PLAINFIELD, Ind. — American Muslims refuse to be victims in their own country, the secretary general of the Islamic Society of North America said Monday after vulgar, anti-Muslim graffiti was spray-painted on an exterior wall of the group’s headquarters in suburban Indianapolis.

“Muslims will not abandon our faith simply because of some spray paint or even worse,” Hazem Bata said at a news conference at which he was joined by hundreds of members of other faiths and interfaith groups to condemn the vandalism, lend their support to the Muslim community and call on lawmakers to approve an Indiana hate-crimes law.

The graffiti applied Sunday morning while Muslims were praying inside the headquarters’ mosque included profanity, racial epithets and references to suicide bombings and the Islamic State

The spray paint has been washed away, but ISNA’s interfaith partners “are still here,” Bata said.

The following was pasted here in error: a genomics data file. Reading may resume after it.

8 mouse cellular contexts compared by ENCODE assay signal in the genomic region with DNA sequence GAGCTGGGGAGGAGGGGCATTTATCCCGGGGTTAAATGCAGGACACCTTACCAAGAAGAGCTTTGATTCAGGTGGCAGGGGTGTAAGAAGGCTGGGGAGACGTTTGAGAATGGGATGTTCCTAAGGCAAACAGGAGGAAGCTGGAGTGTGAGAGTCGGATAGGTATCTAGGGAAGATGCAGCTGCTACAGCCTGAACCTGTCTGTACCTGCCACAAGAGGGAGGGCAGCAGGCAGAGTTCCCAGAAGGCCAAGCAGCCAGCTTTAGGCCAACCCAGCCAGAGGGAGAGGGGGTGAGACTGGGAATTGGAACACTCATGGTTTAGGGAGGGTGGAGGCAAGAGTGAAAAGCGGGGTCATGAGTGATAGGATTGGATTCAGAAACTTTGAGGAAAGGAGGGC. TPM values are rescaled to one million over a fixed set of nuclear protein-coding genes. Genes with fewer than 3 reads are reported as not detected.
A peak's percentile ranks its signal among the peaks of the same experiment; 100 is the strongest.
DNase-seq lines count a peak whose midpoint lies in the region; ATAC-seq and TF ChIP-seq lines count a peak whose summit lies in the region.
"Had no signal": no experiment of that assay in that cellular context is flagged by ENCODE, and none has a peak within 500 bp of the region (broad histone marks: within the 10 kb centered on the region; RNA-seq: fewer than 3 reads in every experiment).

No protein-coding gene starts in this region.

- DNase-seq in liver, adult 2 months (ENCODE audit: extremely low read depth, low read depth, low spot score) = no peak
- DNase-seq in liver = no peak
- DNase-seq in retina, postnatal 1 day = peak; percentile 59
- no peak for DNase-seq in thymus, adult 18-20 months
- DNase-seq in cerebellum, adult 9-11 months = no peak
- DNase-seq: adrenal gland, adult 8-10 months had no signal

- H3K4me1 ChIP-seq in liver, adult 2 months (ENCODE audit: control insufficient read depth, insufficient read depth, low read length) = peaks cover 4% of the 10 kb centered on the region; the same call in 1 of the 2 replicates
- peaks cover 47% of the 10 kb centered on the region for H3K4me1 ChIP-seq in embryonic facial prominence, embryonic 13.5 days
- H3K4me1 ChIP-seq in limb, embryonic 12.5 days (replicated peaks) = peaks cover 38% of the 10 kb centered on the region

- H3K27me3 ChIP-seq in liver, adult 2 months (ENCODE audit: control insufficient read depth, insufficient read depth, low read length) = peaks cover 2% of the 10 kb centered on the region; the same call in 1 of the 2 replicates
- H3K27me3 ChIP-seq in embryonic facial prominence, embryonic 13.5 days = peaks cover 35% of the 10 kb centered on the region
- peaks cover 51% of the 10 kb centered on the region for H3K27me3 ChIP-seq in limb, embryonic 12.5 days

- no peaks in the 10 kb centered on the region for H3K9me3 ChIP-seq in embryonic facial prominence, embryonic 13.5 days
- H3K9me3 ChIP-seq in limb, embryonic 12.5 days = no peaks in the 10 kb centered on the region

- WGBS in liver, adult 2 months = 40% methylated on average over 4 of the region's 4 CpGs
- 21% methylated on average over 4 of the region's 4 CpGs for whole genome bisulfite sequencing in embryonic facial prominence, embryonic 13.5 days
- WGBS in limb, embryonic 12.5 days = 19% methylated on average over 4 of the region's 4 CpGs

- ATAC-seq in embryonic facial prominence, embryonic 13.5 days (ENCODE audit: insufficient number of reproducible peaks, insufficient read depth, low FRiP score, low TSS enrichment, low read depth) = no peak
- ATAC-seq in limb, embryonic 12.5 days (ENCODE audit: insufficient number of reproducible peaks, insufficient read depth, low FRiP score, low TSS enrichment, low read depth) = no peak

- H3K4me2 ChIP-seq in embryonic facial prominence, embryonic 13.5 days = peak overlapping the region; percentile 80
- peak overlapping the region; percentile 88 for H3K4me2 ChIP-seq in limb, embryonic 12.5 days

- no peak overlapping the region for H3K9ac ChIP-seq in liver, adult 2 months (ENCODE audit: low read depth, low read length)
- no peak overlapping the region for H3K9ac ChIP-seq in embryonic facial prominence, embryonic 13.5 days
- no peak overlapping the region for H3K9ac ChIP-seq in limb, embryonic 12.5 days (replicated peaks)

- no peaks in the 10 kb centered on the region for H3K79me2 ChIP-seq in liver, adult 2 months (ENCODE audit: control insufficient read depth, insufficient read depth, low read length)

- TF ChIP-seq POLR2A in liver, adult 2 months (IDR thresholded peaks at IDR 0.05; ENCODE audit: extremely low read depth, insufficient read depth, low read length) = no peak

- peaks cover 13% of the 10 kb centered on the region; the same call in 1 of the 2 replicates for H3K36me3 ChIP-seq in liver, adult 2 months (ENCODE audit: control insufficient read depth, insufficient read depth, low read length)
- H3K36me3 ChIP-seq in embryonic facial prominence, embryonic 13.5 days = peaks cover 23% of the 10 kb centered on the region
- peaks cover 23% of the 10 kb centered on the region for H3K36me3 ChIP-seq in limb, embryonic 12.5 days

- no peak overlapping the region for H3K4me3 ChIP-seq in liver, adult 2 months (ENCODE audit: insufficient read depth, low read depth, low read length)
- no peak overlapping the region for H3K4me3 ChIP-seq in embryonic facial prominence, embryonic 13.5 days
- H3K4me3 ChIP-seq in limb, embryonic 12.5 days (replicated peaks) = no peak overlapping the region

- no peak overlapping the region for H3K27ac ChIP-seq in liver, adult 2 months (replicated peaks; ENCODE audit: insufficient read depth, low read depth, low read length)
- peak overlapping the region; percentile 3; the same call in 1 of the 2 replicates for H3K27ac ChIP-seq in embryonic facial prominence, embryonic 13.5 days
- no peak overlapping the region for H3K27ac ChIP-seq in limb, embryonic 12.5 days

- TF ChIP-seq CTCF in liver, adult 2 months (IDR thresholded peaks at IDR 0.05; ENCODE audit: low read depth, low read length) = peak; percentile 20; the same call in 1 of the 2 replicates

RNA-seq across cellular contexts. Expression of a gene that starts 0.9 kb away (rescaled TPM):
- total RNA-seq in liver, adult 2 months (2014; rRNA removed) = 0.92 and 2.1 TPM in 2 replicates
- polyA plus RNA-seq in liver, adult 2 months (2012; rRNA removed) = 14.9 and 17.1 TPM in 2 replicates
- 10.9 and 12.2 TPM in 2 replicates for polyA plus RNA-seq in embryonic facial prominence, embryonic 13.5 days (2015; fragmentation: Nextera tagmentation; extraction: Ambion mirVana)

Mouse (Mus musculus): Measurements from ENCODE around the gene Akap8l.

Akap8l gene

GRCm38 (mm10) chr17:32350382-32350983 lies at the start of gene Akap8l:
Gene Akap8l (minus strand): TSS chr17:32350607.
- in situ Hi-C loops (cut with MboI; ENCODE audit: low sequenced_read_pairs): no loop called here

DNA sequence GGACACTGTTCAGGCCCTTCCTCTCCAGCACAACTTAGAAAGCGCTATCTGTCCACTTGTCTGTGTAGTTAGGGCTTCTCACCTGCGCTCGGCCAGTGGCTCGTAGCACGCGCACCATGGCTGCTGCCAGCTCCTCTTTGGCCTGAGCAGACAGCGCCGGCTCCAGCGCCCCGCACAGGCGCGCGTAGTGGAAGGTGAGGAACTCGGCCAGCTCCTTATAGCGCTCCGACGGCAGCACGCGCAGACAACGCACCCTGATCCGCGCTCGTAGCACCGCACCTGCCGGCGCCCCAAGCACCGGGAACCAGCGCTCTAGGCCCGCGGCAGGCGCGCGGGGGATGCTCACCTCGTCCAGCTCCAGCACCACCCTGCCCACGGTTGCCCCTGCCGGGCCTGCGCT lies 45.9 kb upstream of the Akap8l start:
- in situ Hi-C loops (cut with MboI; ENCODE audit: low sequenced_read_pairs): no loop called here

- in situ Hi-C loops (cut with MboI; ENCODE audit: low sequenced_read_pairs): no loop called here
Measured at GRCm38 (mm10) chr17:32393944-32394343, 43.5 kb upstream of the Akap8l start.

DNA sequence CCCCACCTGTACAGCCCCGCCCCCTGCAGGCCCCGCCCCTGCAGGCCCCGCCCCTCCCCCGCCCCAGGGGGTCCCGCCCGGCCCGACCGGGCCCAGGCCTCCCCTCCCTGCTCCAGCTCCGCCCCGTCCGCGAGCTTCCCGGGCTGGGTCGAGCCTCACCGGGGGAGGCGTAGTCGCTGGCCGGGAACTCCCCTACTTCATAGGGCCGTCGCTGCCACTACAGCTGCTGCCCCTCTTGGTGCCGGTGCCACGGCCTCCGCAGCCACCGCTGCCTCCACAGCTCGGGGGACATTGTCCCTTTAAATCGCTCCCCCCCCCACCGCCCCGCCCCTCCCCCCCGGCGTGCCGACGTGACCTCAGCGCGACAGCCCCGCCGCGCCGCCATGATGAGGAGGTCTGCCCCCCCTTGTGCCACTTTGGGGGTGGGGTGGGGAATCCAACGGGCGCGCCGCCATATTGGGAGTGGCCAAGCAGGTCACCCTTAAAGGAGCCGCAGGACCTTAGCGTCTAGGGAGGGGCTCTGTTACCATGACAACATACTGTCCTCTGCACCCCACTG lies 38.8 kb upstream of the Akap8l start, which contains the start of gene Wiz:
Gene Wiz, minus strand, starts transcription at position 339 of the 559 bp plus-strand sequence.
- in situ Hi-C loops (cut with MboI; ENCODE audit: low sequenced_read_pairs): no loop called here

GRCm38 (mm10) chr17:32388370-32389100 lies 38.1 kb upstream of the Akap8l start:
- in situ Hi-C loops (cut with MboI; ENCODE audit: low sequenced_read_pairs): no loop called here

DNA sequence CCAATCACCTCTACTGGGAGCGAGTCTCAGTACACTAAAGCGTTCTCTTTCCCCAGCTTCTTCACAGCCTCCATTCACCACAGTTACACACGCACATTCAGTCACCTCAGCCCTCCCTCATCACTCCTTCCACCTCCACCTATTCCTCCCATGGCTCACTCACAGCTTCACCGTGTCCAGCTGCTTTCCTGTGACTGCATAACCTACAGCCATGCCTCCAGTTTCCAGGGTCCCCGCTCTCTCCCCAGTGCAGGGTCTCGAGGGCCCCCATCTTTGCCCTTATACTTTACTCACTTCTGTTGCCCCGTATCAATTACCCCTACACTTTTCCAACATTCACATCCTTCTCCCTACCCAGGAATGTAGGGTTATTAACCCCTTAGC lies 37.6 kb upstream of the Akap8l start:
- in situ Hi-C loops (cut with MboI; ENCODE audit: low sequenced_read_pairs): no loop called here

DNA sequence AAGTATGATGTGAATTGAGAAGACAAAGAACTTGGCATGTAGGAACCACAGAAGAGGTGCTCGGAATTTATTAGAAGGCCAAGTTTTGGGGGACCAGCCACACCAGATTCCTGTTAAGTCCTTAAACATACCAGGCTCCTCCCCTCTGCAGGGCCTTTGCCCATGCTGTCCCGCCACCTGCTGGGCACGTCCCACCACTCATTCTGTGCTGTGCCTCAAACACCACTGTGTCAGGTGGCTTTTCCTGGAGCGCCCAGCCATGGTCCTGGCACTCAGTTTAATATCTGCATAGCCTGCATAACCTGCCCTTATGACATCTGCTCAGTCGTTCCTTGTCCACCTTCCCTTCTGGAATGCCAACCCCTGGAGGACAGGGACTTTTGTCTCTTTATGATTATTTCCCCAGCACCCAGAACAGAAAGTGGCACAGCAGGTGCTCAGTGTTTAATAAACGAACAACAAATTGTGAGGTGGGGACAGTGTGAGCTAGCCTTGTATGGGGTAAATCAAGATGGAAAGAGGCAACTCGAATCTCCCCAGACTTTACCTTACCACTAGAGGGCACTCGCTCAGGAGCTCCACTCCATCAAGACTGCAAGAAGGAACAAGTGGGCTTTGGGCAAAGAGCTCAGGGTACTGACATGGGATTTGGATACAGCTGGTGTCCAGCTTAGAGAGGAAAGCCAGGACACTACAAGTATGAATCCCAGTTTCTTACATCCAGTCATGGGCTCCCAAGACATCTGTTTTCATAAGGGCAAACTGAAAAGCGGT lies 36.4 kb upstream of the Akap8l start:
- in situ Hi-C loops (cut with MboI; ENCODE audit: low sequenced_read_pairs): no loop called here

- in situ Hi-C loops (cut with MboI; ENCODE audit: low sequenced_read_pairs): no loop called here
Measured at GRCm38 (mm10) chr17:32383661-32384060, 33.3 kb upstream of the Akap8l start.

“I want to thank the vandals for highlighting the fact that the bonds between Muslims and their fellow Americans and the bonds between Muslims and their brothers and sisters in other faiths is stronger than the bond between spray paint and brick,” Bata said.

He also suggested anybody thinking of doing something similar to simply knock on the door of the headquarters located about 15 miles west of Indianapolis.

“If you’re going to bother to drive all the way to a mosque, walk up to the front door. Instead of spray painting the wall around the front door, just try knocking instead. We will gladly open our doors to you. We will invite you in. We will answer any questions you have. More than likely, we’re going to feed you some really good kebabs and biryani. We’re going to break bread together. And you’ll walk away with a full stomach, as well as having learned something about your fellow Americans,” Bata said.

Plainfield Police Capt. Jill Lees said the vandals did not attempt to enter the building.

In a news release, ISNA said security cameras showed three people were responsible for the vandalism. However, Lees said the footage was not clear enough to identify any suspects.

The FBI is aware of the vandalism and is in regular contact local authorities, spokeswoman Special Agent Wendy Osborne said.